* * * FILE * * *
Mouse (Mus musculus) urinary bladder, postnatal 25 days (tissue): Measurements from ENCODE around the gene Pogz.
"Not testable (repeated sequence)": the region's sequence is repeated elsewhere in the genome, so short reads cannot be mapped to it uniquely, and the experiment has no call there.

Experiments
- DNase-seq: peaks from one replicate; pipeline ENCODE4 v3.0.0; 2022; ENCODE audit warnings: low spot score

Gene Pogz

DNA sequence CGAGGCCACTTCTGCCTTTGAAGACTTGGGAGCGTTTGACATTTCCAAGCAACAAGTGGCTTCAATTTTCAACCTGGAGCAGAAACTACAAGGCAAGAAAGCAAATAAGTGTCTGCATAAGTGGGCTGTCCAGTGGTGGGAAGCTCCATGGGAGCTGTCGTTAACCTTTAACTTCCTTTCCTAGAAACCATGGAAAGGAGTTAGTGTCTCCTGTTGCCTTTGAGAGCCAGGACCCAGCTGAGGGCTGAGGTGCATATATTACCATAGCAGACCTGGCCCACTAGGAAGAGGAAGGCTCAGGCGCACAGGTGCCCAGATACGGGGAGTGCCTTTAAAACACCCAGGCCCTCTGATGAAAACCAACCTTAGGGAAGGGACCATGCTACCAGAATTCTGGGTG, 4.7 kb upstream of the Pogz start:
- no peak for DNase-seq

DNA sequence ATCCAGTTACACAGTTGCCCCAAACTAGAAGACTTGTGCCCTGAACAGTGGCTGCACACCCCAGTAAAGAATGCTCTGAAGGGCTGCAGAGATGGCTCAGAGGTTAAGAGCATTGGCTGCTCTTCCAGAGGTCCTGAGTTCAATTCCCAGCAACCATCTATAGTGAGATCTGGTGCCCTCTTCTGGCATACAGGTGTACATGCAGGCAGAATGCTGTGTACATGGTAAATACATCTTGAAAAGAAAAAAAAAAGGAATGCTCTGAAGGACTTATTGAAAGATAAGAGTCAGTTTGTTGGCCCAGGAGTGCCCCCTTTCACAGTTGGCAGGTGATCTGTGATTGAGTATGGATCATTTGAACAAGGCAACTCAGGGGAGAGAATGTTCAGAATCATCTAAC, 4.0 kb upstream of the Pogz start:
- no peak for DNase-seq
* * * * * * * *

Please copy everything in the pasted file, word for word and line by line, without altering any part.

Mouse (Mus musculus) urinary bladder, postnatal 25 days (tissue): Measurements from ENCODE around the gene Pogz.
"Not testable (repeated sequence)": the region's sequence is repeated elsewhere in the genome, so short reads cannot be mapped to it uniquely, and the experiment has no call there.

Experiments
- DNase-seq: peaks from one replicate; pipeline ENCODE4 v3.0.0; 2022; ENCODE audit warnings: low spot score

Gene Pogz

DNA sequence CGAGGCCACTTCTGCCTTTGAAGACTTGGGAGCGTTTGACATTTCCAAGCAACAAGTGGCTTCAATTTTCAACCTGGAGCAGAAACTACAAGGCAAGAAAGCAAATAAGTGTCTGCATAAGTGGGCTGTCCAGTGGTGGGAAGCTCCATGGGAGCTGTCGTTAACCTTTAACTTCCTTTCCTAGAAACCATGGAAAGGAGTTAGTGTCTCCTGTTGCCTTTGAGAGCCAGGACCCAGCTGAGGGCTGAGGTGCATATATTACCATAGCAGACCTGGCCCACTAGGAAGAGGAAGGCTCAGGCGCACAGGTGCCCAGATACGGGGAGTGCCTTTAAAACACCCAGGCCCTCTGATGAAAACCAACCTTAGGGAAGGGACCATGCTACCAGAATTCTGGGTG, 4.7 kb upstream of the Pogz start:
- no peak for DNase-seq

DNA sequence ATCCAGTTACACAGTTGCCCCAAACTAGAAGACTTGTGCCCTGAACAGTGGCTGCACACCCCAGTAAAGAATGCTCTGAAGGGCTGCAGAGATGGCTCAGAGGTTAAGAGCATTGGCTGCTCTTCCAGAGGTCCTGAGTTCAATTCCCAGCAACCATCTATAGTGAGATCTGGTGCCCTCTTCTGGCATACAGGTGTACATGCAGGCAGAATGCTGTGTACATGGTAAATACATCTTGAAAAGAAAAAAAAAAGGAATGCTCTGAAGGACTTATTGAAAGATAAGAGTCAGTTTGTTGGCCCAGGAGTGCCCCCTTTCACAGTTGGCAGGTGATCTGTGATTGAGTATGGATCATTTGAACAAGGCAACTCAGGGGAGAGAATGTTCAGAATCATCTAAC, 4.0 kb upstream of the Pogz start:
- no peak for DNase-seq